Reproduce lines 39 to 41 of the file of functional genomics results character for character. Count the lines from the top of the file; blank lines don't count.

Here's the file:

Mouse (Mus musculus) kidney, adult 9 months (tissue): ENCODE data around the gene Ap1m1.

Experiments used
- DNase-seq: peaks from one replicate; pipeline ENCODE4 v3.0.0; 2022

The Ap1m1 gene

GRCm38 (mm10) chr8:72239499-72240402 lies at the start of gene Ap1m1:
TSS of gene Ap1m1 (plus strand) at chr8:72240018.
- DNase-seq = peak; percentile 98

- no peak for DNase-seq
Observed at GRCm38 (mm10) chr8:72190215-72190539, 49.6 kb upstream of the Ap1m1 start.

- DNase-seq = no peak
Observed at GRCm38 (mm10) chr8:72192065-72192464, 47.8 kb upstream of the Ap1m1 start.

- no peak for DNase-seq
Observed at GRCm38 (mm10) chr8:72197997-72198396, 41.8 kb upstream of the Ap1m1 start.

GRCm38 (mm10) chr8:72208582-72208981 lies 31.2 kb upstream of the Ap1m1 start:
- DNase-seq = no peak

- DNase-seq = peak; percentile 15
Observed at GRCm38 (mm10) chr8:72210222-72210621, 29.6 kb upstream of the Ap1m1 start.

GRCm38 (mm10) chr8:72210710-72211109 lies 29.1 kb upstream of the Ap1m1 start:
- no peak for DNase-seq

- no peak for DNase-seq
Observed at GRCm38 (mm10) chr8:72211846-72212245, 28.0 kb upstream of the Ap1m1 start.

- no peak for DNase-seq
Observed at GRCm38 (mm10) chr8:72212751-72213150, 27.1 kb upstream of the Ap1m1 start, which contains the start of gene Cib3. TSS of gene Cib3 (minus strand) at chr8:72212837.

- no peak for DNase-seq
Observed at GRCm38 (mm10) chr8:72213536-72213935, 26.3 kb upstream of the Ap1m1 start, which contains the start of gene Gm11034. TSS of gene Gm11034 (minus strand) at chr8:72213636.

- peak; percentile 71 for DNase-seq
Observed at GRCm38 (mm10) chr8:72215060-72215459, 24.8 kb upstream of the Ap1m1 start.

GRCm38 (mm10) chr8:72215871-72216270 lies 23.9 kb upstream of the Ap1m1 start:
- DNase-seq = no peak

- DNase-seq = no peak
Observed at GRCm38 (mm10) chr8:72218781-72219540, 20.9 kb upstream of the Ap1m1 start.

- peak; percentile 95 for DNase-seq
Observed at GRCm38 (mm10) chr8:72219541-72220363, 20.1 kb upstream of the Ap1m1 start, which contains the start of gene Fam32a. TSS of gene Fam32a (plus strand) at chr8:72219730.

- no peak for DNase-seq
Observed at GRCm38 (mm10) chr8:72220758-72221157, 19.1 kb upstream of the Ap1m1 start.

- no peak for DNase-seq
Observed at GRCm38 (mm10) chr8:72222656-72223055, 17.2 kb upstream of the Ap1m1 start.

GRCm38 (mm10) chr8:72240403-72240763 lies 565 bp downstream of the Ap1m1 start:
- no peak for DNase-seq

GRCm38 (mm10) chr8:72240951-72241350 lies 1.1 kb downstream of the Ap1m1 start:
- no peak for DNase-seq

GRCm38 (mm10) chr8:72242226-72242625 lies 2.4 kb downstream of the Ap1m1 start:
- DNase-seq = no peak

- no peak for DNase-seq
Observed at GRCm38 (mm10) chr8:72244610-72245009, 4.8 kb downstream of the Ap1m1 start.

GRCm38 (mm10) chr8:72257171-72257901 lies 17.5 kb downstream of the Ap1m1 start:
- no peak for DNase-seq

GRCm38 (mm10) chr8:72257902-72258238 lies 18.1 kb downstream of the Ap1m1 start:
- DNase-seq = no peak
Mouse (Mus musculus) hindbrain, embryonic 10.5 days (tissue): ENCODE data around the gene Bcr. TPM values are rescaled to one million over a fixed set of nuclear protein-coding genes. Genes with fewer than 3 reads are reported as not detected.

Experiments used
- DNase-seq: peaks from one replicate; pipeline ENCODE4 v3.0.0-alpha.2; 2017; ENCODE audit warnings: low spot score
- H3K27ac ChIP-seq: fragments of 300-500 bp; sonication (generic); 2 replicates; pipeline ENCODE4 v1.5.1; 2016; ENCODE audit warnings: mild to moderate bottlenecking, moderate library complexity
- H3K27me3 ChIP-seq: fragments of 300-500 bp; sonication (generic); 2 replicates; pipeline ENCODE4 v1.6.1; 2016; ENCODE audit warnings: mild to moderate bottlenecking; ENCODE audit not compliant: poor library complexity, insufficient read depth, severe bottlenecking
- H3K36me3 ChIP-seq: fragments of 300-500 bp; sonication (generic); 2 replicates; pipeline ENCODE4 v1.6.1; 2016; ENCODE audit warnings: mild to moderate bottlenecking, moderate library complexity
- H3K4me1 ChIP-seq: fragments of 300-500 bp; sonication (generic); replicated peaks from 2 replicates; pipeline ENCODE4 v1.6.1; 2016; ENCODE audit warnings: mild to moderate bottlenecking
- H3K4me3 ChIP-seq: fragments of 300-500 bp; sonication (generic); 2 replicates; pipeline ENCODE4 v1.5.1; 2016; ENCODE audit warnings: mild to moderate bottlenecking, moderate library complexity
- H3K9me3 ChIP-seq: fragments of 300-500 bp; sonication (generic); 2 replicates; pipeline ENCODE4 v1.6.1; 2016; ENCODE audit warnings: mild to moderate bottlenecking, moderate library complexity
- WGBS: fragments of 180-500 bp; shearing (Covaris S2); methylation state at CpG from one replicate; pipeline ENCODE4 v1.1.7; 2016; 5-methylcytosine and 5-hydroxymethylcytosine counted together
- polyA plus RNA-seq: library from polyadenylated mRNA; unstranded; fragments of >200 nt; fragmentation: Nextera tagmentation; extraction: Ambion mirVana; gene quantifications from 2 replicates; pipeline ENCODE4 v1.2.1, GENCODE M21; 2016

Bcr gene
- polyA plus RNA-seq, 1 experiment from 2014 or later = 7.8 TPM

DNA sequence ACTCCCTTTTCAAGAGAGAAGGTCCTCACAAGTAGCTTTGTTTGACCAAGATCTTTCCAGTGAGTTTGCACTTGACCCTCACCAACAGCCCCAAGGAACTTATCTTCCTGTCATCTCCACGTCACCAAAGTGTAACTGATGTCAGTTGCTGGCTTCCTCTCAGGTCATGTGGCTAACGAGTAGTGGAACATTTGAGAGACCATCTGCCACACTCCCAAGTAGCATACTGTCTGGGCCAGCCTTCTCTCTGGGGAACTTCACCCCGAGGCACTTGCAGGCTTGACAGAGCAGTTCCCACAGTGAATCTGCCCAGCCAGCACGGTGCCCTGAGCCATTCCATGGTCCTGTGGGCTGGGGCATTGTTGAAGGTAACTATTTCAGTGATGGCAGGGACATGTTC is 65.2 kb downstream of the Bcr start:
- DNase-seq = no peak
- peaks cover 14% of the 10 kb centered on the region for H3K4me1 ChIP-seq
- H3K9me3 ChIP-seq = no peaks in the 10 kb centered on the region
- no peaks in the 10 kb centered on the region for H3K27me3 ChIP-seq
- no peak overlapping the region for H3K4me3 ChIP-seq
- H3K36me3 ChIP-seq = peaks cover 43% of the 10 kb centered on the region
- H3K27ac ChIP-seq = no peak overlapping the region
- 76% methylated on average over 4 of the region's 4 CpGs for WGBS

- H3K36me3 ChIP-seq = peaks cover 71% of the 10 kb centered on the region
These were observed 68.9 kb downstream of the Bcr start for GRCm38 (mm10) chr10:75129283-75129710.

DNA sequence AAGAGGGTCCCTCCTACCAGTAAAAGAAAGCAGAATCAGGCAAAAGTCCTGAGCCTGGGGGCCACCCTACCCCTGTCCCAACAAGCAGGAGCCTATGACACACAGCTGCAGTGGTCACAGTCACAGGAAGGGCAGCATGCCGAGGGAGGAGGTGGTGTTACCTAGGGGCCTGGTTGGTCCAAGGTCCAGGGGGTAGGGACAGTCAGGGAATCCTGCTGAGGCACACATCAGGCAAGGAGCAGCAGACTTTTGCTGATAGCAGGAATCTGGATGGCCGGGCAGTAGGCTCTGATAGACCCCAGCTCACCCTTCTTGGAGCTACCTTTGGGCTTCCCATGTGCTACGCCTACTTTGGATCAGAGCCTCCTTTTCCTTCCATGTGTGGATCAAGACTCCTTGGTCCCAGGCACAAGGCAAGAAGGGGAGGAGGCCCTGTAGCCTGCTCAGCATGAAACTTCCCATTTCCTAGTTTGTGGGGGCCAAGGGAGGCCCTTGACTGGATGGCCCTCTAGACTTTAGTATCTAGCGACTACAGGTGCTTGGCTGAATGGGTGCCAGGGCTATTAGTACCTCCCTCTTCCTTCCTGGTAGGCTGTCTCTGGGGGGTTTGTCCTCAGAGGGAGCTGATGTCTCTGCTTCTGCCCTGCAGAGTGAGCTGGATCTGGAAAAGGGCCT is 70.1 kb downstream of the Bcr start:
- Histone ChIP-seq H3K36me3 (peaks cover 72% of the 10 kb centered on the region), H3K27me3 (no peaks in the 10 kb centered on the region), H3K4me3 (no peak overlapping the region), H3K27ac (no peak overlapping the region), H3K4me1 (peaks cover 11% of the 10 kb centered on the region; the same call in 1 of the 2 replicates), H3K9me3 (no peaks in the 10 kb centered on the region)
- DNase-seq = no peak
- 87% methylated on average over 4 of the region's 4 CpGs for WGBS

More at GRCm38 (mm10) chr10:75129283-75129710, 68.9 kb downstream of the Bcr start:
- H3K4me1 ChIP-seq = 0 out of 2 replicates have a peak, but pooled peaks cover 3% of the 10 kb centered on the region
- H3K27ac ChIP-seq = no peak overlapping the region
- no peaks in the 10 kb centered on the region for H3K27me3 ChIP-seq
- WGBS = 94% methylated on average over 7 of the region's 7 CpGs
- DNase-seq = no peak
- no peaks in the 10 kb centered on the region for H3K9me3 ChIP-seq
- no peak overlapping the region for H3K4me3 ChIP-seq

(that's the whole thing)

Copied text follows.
- no peak for DNase-seq

GRCm38 (mm10) chr8:72240951-72241350 lies 1.1 kb downstream of the Ap1m1 start:
- no peak for DNase-seq